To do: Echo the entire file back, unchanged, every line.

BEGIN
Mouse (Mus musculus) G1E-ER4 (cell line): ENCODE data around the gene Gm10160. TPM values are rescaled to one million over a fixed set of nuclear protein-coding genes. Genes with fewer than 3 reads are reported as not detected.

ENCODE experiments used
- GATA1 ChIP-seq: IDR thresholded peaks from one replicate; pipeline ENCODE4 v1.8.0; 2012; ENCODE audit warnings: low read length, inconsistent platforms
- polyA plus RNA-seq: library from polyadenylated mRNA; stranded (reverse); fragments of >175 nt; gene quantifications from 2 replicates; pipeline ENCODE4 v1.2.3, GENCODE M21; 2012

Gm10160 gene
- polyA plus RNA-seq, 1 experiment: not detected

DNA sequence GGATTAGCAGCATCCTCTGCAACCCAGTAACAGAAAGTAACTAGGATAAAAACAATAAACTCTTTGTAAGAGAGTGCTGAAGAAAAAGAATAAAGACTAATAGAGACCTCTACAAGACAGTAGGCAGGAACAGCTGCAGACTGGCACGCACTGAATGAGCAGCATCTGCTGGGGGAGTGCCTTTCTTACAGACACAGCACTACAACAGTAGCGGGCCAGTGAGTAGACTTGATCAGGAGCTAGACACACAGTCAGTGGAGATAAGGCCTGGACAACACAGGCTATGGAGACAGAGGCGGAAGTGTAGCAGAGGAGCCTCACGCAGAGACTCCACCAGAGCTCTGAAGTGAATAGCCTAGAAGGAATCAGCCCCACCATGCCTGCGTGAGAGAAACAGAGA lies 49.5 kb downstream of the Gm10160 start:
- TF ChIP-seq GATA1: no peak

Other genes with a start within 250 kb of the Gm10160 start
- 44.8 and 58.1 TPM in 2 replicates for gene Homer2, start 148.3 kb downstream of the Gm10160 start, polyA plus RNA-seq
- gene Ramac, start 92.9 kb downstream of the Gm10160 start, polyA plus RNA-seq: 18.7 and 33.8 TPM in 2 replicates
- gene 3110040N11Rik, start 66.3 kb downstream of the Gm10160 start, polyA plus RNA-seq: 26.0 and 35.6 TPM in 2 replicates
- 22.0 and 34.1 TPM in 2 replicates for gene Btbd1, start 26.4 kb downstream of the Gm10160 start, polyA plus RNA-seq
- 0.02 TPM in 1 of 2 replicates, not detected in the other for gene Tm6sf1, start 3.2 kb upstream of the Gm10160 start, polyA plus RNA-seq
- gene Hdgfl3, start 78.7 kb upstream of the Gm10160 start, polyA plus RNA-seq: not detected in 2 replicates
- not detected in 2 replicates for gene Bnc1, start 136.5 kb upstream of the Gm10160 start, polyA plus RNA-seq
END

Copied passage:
Mouse (Mus musculus) G1E-ER4 (cell line): ENCODE data around the gene Gm10160. TPM values are rescaled to one million over a fixed set of nuclear protein-coding genes. Genes with fewer than 3 reads are reported as not detected.

ENCODE experiments used
- GATA1 ChIP-seq: IDR thresholded peaks from one replicate; pipeline ENCODE4 v1.8.0; 2012; ENCODE audit warnings: low read length, inconsistent platforms
- polyA plus RNA-seq: library from polyadenylated mRNA; stranded (reverse); fragments of >175 nt; gene quantifications from 2 replicates; pipeline ENCODE4 v1.2.3, GENCODE M21; 2012

Gm10160 gene
- polyA plus RNA-seq, 1 experiment: not detected

DNA sequence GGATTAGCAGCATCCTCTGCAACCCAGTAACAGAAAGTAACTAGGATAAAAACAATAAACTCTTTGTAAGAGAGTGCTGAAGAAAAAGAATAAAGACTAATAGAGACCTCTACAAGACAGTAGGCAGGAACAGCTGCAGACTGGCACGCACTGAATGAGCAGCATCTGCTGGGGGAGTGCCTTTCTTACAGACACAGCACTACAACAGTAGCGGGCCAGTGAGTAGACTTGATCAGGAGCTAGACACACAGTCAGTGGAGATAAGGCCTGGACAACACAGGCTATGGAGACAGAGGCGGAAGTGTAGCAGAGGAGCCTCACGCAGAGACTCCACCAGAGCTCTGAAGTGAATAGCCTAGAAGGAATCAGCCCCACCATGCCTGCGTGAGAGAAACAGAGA lies 49.5 kb downstream of the Gm10160 start:
- TF ChIP-seq GATA1: no peak

Other genes with a start within 250 kb of the Gm10160 start
- 44.8 and 58.1 TPM in 2 replicates for gene Homer2, start 148.3 kb downstream of the Gm10160 start, polyA plus RNA-seq
- gene Ramac, start 92.9 kb downstream of the Gm10160 start, polyA plus RNA-seq: 18.7 and 33.8 TPM in 2 replicates
- gene 3110040N11Rik, start 66.3 kb downstream of the Gm10160 start, polyA plus RNA-seq: 26.0 and 35.6 TPM in 2 replicates
- 22.0 and 34.1 TPM in 2 replicates for gene Btbd1, start 26.4 kb downstream of the Gm10160 start, polyA plus RNA-seq
- 0.02 TPM in 1 of 2 replicates, not detected in the other for gene Tm6sf1, start 3.2 kb upstream of the Gm10160 start, polyA plus RNA-seq
- gene Hdgfl3, start 78.7 kb upstream of the Gm10160 start, polyA plus RNA-seq: not detected in 2 replicates
- not detected in 2 replicates for gene Bnc1, start 136.5 kb upstream of the Gm10160 start, polyA plus RNA-seq